2. Through the Counter Intelligence Division of DOE/OEI, I have assisted the Federal Bureau of Investigation (FBI) in their assessment of the impact on the PRC nuclear weapon program of classified technical information determined to have been transferred by Peter Hoong-Yee Lee to representatives of institutions in, subordinate to, or associated with tasks in support of programs of the Chinese Academy of Engineering Physics (CAEP). My review of Peter Hoong-Yee Lee's publications lead me to assess that he is an excellent diagnostician whose focus has been on the development and implementation of, and on the interpretation of data from, experimental systems that measure radiation-matter interactions at extreme conditions, such as those attainable in direct and indirect laser-produced and nuclear-weapon- produced plasmas. I expand these concepts below.

B. Technology Discussion

1. The research and development programs pursued by Peter Hoong-Yee Lee and co-workers during his years at two DOE national laboratories, Lawrence Livermore National Laboratory and Los Alamos National Laboratory, generally relate to the design of diagnostic schemes and equipment associated with measuring the interaction of electromagnetic radiation with matter. The research related to the design and evaluation of fusion capsules and to measuring and engineering the transport of radiation in special cavities. During the early 1980's the DOE spent billions of dollars in classified research, conducted in underground nuclear tests at the Nevada Test Site and in high-energy laser laboratories, to explore the physics of these processes. The studies had both military and commercial objectives. The laser simulation component of the U.S. science based stockpile stewardship program, which is so important to certifying nuclear weapon reliability under the "zero-yield" constraints of a Comprehensive Test Ban Treaty (CTBT), has its foundations in this early research.

2. Information contained in the classified DOE document that Peter Hoong-Yee Lee admits to having transferred to the PRC presents a scheme for interpreting temperature measurements made with x-ray detectors on radiation emerging from a plasma in a hollow cavity. References in the paper document Lee's formal participation in broad classified inertial confinement fusion (ICF) diagnostic development programs. These programs had specific classified objectives; including the measurement of material properties necessary for benchmarking classified computer code simulations, calibration of' underground nuclear test (UGT) data in fusion laboratories, and adaptation of ICF diagnostic techniques for use in UGT's. Some technologies with which Peter Hoong-Yee Lee was associated are now unclassified because of academic developments in ICF research; others remain classified nuclear weapon science.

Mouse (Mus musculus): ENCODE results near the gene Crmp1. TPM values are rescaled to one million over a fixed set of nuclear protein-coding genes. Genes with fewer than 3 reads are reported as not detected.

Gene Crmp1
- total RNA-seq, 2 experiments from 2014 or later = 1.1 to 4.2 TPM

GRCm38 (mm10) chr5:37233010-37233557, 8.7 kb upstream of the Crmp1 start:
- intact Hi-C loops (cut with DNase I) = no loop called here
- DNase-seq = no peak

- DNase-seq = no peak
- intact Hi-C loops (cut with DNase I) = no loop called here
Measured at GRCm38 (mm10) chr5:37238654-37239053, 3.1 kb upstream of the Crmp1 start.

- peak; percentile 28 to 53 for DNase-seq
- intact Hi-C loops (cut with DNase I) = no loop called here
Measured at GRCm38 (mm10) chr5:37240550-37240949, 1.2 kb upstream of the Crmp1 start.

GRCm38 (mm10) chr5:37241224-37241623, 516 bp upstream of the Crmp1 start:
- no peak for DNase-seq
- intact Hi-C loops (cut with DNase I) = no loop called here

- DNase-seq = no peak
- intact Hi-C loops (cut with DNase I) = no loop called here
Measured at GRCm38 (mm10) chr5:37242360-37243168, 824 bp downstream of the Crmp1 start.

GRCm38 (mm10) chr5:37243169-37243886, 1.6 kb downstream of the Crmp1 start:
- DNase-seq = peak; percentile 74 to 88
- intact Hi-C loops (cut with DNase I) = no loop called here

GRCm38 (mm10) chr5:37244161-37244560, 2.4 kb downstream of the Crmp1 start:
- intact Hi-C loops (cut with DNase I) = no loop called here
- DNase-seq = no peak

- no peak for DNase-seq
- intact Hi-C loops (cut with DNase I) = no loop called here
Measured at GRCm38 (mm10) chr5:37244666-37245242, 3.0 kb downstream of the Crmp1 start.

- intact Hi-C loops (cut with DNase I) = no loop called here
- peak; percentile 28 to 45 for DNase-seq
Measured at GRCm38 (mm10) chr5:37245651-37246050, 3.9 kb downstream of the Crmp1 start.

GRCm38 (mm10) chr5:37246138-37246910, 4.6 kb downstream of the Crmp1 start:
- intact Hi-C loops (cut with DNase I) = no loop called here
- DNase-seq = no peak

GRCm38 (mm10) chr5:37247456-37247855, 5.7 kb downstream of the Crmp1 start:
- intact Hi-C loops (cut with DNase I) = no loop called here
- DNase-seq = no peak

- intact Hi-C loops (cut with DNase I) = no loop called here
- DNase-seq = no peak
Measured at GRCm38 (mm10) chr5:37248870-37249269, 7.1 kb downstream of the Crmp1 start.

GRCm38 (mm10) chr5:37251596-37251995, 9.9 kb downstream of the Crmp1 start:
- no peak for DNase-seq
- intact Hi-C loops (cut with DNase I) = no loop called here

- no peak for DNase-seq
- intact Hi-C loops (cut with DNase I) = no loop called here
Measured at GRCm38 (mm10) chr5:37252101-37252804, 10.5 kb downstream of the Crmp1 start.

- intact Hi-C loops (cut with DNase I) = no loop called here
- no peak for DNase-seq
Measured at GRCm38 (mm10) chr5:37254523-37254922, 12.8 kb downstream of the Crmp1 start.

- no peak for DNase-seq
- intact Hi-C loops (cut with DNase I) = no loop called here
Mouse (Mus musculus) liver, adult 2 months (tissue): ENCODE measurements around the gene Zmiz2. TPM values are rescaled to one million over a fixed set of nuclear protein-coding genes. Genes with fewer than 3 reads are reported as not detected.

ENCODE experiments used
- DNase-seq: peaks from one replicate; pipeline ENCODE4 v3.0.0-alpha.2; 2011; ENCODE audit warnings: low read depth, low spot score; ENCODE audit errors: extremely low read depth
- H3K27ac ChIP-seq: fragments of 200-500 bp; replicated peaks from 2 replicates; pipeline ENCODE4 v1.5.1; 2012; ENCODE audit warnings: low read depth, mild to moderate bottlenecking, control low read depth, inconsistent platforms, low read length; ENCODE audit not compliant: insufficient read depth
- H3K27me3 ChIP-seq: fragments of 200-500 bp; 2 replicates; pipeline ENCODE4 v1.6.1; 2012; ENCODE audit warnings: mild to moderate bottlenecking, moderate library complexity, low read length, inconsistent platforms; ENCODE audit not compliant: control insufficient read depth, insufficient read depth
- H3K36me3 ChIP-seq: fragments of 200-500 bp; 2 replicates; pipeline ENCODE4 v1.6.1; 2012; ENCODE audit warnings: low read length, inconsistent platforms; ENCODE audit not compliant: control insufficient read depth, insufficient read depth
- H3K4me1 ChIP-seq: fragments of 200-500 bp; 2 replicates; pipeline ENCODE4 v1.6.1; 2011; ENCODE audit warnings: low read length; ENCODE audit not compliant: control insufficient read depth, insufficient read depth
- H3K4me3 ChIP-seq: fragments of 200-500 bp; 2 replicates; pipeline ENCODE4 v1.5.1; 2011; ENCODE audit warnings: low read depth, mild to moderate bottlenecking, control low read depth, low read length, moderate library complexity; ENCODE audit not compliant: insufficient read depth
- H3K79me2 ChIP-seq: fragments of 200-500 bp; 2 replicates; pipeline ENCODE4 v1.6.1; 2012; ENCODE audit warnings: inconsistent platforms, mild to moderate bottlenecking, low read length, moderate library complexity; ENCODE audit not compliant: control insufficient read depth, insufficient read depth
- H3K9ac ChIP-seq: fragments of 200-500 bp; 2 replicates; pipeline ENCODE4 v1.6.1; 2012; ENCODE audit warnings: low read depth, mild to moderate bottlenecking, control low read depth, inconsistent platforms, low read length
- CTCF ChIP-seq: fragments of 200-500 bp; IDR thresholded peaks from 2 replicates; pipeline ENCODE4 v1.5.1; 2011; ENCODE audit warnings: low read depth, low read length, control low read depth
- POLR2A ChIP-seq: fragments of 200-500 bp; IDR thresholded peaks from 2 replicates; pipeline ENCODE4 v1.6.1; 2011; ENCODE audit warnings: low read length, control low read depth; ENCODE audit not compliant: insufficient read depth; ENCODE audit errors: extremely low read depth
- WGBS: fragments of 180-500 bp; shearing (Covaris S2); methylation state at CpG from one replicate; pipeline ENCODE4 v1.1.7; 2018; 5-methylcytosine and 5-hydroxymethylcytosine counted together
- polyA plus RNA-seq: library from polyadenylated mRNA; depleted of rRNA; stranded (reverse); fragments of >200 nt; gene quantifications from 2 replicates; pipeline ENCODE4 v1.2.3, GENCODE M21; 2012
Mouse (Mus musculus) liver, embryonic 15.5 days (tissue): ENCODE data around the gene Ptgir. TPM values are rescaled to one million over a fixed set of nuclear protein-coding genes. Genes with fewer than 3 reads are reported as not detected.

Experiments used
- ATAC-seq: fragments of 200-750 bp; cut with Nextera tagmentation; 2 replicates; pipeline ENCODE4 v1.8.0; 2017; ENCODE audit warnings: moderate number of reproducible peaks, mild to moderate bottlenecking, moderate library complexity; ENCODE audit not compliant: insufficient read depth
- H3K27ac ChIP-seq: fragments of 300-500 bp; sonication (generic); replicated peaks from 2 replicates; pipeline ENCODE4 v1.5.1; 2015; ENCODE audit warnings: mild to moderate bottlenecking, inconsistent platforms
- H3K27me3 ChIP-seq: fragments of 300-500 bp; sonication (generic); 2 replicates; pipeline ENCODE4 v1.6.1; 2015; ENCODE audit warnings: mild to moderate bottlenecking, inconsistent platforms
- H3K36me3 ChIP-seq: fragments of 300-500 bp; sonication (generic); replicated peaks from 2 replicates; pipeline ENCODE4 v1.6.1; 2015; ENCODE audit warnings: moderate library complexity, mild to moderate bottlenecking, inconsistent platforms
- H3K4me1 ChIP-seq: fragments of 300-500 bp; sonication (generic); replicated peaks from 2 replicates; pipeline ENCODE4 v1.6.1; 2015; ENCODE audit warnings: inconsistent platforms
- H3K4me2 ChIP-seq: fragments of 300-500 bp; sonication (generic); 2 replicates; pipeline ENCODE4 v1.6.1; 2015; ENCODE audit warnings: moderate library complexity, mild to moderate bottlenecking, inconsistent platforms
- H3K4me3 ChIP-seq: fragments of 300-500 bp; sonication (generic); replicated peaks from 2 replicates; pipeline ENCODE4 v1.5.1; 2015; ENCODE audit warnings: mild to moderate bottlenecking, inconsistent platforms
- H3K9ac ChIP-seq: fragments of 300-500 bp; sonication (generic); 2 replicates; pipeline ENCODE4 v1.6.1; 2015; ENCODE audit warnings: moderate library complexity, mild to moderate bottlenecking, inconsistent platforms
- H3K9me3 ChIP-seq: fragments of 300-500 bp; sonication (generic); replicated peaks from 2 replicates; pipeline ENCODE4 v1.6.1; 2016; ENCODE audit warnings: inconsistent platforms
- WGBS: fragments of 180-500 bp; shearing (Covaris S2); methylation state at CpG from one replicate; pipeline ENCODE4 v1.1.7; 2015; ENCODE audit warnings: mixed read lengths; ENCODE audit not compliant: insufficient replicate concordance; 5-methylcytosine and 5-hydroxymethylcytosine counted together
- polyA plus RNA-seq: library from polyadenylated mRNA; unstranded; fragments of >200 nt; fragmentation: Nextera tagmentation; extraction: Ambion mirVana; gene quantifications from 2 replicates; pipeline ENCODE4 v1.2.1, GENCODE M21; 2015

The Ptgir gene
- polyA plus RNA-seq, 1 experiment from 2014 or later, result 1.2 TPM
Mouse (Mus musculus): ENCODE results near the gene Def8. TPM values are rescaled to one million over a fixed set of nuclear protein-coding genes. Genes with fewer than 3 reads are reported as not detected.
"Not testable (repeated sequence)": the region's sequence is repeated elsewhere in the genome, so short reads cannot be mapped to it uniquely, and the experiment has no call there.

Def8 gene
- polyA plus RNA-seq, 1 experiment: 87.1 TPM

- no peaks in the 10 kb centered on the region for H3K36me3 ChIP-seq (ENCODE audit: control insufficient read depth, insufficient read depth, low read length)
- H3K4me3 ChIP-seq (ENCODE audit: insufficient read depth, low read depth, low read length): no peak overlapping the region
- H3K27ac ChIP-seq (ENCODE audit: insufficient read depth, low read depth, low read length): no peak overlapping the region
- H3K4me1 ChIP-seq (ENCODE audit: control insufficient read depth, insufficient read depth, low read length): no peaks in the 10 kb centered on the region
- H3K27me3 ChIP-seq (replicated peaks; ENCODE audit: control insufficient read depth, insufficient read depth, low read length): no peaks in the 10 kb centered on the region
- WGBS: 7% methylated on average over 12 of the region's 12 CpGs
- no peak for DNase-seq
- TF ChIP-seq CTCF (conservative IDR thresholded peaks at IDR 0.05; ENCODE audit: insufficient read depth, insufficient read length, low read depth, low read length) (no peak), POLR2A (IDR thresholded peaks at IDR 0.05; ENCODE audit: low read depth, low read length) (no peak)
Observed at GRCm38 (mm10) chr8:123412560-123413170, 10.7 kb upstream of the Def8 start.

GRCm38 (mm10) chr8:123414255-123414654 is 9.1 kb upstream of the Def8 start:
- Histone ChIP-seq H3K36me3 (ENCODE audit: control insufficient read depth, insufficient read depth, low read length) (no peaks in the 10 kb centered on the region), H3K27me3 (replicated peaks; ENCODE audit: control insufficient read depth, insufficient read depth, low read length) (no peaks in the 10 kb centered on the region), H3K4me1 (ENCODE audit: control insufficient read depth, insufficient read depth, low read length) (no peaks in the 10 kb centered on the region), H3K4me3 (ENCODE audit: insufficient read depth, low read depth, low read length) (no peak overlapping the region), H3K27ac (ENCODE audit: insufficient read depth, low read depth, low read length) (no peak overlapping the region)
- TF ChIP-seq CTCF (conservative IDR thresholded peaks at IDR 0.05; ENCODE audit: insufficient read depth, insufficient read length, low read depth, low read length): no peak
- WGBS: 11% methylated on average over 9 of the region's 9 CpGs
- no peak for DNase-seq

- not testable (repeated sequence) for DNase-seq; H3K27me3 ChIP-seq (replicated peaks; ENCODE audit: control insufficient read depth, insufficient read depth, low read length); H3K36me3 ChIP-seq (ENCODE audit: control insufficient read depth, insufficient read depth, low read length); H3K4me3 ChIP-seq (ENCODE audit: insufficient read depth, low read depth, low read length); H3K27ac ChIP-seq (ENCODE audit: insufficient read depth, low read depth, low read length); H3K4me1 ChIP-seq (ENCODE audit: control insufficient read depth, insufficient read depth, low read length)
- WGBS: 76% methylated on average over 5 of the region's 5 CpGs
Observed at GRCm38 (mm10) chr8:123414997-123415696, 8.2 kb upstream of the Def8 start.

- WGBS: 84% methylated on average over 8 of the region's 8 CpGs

C. Significance

1. The measurement of radiation-matter interactions and time-resolved and timeintegrated laser-plasma diagnostics represent exactly the critical technologies important to a developing nuclear weapon state that has an active nuclear testing program. The capability to measure the performance of various parts of the nuclear weapon facilitates the evolution from rudimentary nuclear devices to intermediate and advanced designs. These characteristics of the warhead determine the deployment options and the appropriateness of mission. Possession of only rudimentary and/or intermediate class warheads limit these military options. Advanced nuclear warheads could be important to the Chinese for use on cruise missiles, on road-mobile intercontinental ballistic missiles (ICBMs), and on submarine launched ballistic missiles (SLBMs) and as multiple re-entry vehicles (MRV) and multiple independent re-entry vehicles (MIRVs).

2. The above facts are true and correct to the best of my knowledge and belief.

Thomas L. Cook, PhD
Technical Staff Member
Los Alamos National Laboratory